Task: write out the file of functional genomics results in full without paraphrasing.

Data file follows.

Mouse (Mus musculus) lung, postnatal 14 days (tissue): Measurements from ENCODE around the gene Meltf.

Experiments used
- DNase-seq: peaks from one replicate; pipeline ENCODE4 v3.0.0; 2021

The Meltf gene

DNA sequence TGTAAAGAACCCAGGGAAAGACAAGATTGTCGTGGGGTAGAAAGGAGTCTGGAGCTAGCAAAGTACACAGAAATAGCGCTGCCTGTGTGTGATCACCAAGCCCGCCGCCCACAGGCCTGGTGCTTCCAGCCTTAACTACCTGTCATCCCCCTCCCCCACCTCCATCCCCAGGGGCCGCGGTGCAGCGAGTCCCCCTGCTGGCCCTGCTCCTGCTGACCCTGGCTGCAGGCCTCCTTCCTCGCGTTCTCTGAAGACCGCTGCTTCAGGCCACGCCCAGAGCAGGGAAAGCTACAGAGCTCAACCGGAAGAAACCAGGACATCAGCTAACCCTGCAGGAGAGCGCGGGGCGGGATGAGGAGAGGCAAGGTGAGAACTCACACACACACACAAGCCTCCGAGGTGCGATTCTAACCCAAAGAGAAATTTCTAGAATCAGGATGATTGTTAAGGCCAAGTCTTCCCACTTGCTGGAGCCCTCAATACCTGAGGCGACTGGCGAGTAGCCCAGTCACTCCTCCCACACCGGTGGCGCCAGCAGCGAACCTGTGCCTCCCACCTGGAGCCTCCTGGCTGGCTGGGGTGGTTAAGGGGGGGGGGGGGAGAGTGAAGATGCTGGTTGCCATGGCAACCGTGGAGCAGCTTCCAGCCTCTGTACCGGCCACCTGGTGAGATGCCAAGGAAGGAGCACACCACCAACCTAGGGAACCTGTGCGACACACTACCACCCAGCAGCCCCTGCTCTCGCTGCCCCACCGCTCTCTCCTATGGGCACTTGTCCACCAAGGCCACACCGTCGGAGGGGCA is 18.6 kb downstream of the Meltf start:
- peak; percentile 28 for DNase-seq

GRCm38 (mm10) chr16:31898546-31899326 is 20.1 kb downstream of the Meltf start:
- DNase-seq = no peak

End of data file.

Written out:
Mouse (Mus musculus) lung, postnatal 14 days (tissue): Measurements from ENCODE around the gene Meltf.

Experiments used
- DNase-seq: peaks from one replicate; pipeline ENCODE4 v3.0.0; 2021

The Meltf gene

DNA sequence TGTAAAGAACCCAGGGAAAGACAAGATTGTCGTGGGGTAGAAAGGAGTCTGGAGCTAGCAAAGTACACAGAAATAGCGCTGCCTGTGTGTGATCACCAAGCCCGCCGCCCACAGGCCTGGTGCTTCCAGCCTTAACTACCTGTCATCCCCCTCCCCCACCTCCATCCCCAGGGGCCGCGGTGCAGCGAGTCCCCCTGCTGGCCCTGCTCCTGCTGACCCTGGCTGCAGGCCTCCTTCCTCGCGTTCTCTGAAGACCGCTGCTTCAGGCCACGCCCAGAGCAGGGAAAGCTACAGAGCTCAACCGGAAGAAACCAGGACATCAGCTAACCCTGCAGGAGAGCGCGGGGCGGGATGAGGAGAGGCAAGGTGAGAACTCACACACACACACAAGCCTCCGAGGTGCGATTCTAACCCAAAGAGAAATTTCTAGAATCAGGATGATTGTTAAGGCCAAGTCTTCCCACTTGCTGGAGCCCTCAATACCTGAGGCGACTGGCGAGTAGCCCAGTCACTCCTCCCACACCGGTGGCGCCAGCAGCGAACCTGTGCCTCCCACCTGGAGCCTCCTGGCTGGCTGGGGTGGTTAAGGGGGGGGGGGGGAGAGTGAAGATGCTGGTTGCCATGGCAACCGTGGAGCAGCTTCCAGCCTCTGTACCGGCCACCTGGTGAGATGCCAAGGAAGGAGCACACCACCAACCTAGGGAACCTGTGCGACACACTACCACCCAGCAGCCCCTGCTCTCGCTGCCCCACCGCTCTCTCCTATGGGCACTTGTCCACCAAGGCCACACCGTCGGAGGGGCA is 18.6 kb downstream of the Meltf start:
- peak; percentile 28 for DNase-seq

GRCm38 (mm10) chr16:31898546-31899326 is 20.1 kb downstream of the Meltf start:
- DNase-seq = no peak